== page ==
Today, I've finally found the culprit on mine, my Positive Crankcase Ventilation (PCV) Valve. The PCV valve is nothing more than a tiny plastic one-way valve that's connected from behind your engine block inside a hole breathing chamber to a hose that extends into your air intake manifold.
The PCV valve is designed to take the blow-by gas produced from constant crankshaft activity back into your intake manifold to prevent blow-by gas from leaking into the atmosphere. If your PCV valve gets stuck or doesn't function properly, it can cause pressure build up inside your engine and low idle resulting in engine vibration.
After finding a way to get to the PCV valve, it turned out that my PCV valve was clogged with oil. After replacing it with a new one, my idle level remained above 300 rpm and the engine vibrations were greatly reduced.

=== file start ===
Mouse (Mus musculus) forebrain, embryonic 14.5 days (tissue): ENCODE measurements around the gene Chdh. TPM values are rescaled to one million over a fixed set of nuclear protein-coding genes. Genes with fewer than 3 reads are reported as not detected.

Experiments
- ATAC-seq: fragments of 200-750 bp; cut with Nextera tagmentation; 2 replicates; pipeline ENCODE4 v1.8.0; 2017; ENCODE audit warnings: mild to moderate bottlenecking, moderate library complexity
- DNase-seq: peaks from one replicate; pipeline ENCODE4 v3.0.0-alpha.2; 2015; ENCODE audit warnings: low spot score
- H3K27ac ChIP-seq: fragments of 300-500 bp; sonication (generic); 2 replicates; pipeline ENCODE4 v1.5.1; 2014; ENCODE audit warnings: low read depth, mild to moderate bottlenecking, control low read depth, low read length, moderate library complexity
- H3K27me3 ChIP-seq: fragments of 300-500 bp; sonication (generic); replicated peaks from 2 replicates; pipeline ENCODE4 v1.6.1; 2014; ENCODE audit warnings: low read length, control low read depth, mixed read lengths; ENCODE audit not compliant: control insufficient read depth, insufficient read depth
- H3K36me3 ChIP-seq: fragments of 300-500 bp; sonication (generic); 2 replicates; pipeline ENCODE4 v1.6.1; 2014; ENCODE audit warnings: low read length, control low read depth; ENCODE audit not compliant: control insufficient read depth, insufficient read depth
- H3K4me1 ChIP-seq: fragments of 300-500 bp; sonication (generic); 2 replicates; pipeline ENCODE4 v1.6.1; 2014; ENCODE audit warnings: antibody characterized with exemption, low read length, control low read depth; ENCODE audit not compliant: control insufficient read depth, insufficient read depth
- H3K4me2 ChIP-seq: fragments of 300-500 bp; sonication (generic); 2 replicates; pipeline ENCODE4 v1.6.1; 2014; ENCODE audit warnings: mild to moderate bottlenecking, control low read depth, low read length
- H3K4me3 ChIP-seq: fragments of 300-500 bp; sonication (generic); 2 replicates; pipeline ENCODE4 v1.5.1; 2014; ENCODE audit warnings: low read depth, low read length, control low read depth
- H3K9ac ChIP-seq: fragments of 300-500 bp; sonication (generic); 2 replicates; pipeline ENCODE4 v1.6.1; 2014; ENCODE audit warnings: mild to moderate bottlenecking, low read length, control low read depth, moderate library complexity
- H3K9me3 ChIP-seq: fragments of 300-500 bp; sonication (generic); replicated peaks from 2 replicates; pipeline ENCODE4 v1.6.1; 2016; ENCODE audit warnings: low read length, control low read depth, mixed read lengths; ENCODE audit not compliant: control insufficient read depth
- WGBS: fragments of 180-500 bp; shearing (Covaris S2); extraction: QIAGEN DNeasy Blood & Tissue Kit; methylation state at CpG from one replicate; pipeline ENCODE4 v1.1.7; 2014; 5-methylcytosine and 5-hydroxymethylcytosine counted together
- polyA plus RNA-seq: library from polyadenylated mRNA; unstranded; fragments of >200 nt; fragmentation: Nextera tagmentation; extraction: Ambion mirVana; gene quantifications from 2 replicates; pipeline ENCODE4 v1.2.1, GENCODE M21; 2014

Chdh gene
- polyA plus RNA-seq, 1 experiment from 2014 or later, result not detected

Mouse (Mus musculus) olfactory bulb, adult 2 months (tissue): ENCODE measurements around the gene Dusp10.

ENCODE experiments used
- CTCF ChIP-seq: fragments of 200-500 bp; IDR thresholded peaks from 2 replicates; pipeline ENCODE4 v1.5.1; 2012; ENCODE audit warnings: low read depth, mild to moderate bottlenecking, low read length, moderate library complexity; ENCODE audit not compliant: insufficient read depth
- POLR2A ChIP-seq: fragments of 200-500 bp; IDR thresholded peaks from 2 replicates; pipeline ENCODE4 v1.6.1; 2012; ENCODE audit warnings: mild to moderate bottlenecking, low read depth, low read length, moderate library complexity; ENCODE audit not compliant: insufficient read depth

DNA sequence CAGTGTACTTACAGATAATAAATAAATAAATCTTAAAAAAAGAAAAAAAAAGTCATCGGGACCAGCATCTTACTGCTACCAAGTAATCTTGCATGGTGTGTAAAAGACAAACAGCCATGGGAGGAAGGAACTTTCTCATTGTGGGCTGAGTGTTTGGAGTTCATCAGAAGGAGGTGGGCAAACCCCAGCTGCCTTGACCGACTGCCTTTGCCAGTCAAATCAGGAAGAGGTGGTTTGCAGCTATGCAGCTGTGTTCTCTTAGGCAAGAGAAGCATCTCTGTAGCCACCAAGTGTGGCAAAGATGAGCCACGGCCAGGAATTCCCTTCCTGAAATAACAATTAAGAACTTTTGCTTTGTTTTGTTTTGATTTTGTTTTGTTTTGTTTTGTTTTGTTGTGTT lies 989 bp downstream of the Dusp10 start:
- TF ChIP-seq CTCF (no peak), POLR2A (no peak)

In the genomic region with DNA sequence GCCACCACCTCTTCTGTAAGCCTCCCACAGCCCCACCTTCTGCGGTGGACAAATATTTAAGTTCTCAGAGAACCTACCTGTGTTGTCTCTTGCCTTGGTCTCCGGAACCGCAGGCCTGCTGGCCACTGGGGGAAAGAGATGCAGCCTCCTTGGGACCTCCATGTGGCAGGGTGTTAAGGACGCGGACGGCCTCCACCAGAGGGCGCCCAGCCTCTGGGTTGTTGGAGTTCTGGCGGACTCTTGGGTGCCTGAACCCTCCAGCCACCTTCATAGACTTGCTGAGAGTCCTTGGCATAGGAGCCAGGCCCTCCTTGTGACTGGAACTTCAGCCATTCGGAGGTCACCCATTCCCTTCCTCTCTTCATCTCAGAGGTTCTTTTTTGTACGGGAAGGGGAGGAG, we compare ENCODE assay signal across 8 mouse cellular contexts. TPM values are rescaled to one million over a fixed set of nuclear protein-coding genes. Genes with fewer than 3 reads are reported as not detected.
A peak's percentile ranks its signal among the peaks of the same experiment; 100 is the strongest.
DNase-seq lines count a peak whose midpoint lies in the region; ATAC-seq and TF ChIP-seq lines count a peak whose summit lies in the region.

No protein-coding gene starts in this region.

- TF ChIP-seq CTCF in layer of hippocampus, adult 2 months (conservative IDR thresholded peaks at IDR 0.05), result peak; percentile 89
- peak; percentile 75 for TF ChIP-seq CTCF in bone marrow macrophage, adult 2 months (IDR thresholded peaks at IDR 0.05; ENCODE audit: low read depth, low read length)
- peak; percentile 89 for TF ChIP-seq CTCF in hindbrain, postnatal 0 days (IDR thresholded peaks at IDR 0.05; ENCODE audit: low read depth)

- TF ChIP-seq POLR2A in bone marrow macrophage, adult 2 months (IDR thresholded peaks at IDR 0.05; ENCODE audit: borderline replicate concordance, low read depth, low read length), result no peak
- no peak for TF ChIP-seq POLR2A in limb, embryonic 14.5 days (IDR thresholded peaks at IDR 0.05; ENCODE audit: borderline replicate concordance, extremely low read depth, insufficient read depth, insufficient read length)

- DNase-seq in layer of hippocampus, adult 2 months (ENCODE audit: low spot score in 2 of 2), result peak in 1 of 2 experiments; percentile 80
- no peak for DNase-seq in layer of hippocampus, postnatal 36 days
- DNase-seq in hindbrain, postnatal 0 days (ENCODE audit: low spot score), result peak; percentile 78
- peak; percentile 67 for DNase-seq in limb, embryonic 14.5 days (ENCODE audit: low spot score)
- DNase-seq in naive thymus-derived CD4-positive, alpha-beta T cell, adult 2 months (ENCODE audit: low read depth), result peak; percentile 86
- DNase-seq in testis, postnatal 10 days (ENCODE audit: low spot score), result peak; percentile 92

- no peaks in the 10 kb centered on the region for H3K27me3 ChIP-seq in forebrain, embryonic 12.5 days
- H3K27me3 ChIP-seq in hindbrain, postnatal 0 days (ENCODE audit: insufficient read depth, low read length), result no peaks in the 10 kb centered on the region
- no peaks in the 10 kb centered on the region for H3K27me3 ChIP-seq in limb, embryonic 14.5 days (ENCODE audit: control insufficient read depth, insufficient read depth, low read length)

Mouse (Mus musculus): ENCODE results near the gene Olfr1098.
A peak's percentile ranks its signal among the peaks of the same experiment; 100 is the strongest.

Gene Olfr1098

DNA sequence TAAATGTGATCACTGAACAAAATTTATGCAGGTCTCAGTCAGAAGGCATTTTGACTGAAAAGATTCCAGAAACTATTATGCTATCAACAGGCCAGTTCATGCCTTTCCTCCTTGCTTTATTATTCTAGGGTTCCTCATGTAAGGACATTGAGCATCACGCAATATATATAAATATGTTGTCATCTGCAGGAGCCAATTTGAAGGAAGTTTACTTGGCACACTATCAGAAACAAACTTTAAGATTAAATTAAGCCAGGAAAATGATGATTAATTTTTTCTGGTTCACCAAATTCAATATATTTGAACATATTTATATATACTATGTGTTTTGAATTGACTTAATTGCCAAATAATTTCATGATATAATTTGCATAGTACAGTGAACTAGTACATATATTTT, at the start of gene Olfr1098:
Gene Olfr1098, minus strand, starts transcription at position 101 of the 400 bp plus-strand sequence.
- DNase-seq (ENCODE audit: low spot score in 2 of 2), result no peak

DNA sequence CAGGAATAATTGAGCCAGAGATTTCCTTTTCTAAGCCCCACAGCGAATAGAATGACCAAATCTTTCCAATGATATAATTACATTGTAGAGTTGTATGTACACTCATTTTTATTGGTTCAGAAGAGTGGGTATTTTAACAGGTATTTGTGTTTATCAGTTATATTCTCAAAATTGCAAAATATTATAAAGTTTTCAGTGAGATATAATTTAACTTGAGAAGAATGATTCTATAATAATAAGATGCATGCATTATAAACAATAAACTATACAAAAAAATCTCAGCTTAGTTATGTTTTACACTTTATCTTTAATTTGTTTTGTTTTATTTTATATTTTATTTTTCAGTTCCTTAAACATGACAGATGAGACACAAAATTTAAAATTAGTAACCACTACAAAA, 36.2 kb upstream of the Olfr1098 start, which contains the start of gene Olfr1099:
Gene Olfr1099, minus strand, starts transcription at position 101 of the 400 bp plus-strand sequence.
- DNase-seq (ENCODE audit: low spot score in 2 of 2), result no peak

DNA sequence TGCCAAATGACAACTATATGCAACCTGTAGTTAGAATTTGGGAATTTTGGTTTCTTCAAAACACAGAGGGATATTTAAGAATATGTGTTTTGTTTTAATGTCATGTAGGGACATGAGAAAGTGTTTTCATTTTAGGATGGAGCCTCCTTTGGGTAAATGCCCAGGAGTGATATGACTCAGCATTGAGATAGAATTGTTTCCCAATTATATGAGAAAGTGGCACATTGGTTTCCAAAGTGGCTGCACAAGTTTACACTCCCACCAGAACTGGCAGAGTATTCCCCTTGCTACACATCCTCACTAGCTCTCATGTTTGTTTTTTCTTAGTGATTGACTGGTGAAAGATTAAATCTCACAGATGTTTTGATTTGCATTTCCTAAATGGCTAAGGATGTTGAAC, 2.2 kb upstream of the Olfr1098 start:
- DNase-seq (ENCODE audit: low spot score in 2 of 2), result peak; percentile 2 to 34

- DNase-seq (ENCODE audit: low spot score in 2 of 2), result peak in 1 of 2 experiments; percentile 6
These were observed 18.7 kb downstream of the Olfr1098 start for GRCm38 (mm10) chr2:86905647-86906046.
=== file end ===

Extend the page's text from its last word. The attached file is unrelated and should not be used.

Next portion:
PCV valves are less than $5 from your local auto store but can make huge differences.
Here's how I replaced my PCV valve (This is easier done during an oil filter change).
1. Parked the front of my wheels over car ramps (with Emergency Brakes on).
2. Placed a light underneath the hood to get better visibility.
3. Reached in behind the oil filter and tugged on the PCV valve hose and PCV valve out of it's socket.
4. Removed the PCV valve from the top and removed the clamp holding the hose.
5. Replaced the PCV valve.
13. Worked backwards to reinstall the new PCV valve.